When first we met
you were a ferret
small and stretched
whip-thin with fear,
anxious beads of sweat
swelling and dancing across your scalp,
like water on a skillet left to burn,
like rain on a brittle late November leaf.
My god how I dreaded it, all of it,
your name lurking like a bomb
in my schedule, our time together,
the ways you scowled—yes, ways,
damnit—you turned a frown
into performance art.
But most of all the way I felt
after it was over, whatever it was we did,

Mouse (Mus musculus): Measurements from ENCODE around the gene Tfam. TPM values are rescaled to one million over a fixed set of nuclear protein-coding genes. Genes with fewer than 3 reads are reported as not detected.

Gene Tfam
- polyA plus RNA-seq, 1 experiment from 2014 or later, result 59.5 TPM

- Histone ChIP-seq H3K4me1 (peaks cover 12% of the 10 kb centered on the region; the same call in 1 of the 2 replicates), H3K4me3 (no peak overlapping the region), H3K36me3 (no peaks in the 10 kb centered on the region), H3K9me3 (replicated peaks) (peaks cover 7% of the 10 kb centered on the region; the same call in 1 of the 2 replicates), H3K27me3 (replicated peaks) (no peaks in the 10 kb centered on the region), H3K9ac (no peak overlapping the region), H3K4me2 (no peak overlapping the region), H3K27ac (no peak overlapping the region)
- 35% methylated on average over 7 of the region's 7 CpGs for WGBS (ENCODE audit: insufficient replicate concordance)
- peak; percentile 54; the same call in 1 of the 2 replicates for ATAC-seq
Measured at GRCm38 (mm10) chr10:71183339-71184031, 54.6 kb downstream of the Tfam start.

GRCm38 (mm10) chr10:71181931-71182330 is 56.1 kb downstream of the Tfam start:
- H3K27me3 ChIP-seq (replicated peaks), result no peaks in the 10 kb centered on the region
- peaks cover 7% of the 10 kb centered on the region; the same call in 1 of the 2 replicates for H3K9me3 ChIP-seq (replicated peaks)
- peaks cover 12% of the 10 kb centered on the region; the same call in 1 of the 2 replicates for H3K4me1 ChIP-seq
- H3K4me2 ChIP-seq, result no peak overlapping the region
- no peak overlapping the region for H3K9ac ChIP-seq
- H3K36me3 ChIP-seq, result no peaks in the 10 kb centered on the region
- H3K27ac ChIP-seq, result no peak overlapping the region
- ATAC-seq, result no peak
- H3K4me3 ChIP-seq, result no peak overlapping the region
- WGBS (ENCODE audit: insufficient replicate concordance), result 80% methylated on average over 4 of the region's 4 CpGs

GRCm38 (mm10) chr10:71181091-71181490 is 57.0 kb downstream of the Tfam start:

the hollow useless ball expanding
just south of my diaphragm
confirming the nothing
I had done for you.
That, I dreaded most.
But you and I have travelled around the sun
eight times now,
and today you asked me for a favor:
to ride the wave of your panic
the next time it crashed over you,
to stay in the room with you—
don't bar the door, but don't let you leave—
because, you said, you knew
that you were safe.
How did we get here? You no longer
feral and fearful, me a sort of sandbar in the storm.
I do not know for sure, only
there was no speed dial, no fast forward,
no magic, nothing more,
or less, than the two of us coming together
from time to time, over time,
until at last I began to see you
and you, me,
and you knew I was your doctor,
and I knew you were my patient,
and isn't that something?